Applying for a federal career in the same fashion that you would apply for a private-sector job is not going to get you very far. There are some stark differences between the public and private sector, and that includes the way you submit a resume and application for a federal job.
The Partnership for Public Service -- an organization dedicated to promoting the benefits of working for the public sector -- wants to help you understand the federal hiring process, so that you not only know what to expect from this practice, but to also learn to become a better job candidate.
Here's how you get started:
Step No.1: Apply online. The PPS warns that you should know that the application process for virtually all federal jobs is conducted online through USAJobs.gov. After you select the job you're interested in apply for you proceed to the next step.
Step No.2: Select Carefully. Applications tailored to specific jobs that are a good match for your skills and talents will be more successful than sending out a standard resume for many jobs. Make sure to read about building your federal resume and knowledge, skills and abilities (KSA) writing, on Military.com's Career Center, before you apply.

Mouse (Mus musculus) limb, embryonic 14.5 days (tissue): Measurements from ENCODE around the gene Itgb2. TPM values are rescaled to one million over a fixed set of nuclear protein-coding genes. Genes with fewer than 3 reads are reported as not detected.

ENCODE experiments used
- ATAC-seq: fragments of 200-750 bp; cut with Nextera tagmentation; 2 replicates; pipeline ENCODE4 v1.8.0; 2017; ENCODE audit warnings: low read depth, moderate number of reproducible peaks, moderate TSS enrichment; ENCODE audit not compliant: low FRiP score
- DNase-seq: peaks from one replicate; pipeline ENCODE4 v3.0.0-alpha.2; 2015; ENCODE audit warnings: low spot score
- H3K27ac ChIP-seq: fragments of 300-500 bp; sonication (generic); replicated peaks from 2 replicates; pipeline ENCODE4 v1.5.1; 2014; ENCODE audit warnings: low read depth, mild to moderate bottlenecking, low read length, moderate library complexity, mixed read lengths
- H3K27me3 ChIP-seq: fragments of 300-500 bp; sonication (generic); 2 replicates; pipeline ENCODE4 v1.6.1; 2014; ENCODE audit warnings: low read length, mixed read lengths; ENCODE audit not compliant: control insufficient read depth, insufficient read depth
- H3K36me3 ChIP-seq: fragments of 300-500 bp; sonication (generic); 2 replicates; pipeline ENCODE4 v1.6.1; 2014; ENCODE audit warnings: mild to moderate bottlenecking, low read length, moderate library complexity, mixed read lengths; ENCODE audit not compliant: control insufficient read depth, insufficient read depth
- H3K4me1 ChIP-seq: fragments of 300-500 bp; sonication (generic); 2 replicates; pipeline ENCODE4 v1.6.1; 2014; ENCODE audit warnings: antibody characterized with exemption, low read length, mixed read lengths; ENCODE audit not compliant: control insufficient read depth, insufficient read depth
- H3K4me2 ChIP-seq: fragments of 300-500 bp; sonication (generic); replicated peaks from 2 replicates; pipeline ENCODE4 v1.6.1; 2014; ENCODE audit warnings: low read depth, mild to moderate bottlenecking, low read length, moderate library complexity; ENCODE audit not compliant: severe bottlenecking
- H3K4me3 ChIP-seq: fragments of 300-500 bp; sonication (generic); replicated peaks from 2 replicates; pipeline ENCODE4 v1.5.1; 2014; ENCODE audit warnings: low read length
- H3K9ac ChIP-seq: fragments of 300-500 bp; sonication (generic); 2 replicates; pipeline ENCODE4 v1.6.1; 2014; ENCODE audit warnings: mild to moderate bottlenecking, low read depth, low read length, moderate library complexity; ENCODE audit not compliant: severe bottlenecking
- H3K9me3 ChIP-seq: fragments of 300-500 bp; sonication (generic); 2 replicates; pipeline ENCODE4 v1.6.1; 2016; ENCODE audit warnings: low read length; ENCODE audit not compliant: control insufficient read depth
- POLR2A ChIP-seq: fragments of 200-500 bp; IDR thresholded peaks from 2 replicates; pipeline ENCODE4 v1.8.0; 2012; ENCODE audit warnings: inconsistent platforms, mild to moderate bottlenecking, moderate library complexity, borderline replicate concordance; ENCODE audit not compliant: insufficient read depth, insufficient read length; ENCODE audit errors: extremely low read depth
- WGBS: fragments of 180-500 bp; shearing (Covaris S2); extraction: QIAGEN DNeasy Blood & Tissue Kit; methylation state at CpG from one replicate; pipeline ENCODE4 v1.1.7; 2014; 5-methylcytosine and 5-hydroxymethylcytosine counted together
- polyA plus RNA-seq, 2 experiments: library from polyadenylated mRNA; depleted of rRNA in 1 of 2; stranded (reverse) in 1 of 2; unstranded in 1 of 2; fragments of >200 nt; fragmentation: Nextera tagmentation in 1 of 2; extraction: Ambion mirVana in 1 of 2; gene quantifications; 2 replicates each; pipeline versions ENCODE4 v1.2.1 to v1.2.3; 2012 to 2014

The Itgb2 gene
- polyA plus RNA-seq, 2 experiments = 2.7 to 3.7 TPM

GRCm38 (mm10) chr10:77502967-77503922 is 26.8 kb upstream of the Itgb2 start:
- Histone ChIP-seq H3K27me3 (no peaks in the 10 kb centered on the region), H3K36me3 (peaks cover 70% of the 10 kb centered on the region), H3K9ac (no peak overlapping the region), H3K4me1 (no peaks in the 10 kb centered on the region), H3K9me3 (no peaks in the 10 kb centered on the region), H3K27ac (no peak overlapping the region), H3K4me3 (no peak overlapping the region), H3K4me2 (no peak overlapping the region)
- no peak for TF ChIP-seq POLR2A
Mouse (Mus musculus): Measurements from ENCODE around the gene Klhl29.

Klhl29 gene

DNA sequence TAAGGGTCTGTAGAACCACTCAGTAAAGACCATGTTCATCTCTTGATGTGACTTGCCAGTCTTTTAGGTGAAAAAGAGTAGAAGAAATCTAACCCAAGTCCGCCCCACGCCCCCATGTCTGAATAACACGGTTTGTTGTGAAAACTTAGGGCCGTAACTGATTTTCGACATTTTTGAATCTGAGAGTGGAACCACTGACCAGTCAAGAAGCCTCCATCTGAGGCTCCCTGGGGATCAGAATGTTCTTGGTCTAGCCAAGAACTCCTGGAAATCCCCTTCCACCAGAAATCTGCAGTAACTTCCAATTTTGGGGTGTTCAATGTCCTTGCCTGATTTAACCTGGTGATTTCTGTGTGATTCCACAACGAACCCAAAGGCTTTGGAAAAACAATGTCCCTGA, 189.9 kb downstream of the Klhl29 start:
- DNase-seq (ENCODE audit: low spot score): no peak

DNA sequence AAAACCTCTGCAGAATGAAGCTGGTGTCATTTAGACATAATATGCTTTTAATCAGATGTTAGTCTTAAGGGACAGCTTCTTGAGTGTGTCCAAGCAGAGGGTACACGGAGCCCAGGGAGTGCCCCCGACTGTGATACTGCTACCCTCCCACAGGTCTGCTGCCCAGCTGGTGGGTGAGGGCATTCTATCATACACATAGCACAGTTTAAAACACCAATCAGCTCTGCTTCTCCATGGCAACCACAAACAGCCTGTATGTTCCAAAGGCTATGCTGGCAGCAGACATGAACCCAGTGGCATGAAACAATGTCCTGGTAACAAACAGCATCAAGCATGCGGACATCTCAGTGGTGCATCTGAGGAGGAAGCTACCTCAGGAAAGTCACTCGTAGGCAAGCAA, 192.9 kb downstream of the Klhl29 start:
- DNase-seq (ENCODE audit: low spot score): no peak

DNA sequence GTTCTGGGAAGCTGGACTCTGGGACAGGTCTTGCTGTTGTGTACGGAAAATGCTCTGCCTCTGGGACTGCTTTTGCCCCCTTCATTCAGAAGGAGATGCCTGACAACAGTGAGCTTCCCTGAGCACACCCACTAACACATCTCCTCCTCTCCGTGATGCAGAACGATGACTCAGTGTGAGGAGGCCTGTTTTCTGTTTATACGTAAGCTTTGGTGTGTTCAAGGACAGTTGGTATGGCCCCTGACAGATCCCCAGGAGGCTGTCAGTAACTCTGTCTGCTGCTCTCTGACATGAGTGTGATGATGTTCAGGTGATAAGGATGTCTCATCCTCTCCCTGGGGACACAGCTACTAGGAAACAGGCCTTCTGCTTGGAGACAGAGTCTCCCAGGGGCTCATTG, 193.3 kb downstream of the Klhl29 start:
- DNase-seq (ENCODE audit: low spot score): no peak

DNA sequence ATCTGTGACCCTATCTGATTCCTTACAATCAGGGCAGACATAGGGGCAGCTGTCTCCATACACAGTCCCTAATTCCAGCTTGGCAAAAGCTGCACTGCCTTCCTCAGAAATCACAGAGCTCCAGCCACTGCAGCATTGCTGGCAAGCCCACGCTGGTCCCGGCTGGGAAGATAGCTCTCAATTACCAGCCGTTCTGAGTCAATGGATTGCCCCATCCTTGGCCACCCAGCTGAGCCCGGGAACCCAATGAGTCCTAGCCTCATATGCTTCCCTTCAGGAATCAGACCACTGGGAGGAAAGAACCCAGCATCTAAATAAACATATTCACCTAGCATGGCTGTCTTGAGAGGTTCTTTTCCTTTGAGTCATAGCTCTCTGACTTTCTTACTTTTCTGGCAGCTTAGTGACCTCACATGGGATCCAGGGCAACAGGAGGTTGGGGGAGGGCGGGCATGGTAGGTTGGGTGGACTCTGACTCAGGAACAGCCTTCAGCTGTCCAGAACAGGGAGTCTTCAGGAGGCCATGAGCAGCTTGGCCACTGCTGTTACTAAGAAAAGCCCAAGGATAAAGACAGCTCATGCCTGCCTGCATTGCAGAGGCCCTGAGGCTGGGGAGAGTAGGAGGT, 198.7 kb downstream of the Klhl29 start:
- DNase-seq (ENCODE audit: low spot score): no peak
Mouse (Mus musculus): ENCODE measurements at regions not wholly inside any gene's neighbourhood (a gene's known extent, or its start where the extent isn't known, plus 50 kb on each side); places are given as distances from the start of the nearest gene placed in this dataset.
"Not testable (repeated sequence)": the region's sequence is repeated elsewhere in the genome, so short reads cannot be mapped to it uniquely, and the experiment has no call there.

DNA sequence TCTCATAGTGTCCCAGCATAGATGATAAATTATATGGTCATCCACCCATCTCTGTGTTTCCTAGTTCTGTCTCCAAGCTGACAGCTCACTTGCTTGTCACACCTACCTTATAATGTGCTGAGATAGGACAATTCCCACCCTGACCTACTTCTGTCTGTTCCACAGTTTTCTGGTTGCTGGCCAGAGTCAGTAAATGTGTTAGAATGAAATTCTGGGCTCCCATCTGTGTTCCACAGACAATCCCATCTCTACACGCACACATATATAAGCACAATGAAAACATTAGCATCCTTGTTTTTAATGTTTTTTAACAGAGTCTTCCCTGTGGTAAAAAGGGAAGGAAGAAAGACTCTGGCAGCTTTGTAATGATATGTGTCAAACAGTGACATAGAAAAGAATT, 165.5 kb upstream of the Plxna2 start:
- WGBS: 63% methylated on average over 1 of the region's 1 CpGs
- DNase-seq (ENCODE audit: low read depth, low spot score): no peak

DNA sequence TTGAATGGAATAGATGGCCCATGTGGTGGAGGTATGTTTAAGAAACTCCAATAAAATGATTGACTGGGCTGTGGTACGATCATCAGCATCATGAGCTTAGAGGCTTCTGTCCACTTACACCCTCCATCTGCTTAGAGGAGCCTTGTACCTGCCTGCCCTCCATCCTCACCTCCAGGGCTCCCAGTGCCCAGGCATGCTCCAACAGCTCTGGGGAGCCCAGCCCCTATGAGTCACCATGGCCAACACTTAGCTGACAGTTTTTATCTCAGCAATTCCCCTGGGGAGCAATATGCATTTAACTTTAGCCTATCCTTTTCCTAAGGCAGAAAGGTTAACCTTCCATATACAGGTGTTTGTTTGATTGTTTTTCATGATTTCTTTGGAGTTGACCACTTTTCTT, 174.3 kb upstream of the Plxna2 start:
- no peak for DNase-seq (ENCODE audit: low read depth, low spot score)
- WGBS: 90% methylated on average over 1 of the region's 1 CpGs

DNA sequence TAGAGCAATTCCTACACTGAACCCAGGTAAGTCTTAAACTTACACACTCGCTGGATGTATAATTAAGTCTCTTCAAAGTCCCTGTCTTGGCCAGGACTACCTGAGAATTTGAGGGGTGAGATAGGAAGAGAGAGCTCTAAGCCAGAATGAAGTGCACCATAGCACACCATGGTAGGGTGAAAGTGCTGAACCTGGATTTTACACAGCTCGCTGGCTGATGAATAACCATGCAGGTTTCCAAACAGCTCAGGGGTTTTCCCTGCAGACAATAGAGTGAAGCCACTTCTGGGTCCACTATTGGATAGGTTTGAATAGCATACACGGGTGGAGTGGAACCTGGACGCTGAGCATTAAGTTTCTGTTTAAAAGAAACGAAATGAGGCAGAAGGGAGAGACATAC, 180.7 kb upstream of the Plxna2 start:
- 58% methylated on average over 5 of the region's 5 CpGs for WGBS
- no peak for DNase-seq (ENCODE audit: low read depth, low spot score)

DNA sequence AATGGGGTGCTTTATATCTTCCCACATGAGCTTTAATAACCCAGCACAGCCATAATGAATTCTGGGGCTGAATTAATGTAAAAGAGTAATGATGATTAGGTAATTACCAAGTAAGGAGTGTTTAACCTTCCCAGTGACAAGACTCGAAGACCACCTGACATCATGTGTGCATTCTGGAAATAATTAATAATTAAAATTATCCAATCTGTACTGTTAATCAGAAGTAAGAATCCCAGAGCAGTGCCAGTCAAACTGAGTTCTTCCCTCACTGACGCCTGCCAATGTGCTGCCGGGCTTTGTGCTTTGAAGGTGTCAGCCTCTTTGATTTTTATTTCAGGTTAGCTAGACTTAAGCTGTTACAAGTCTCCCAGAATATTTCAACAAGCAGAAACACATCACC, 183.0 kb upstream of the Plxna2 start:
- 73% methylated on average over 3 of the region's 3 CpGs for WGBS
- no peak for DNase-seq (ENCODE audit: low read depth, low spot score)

*Bonus tip: Keep in mind that your skills must match the position's prerequisites. Private-sector employers may have the flexibility to adjust the requirements of the position to a preferred candidate. This is not the case in the public sector. Federal hiring managers adhere to strict qualifications and if you're not familiar with those standards, it will hurt your chances.
Step No.3: Plan ahead. The federal application process will have more steps than you may be used to. Allow plenty of time to thoroughly complete your applications.
Step No.4: Prepare for to wait. It can take weeks before you'll hear back about an application and there may be little or no communication from the agency, reports the PPS. Every federal job requires a background check, and if the position is related to national security you'll need to complete the security clearance process once you receive an offer. This may prolong the time period even more.
After you have submitted all of the necessary paperwork, the agency you applied for will review your application. The public sector review applications using the KSA process. Once the evaluation is complete, those who meet the minimum/basic qualification are ranked in order of scores (with veterans' preference applied) and referred to a hiring manager. If you don't meet the qualifications for the job, the agency will let you know.
If you want to get a more in-depth understanding of the federal hiring process, Military.com's Veterans Career Network has mentors that work in the public sector that can give you more information about the process.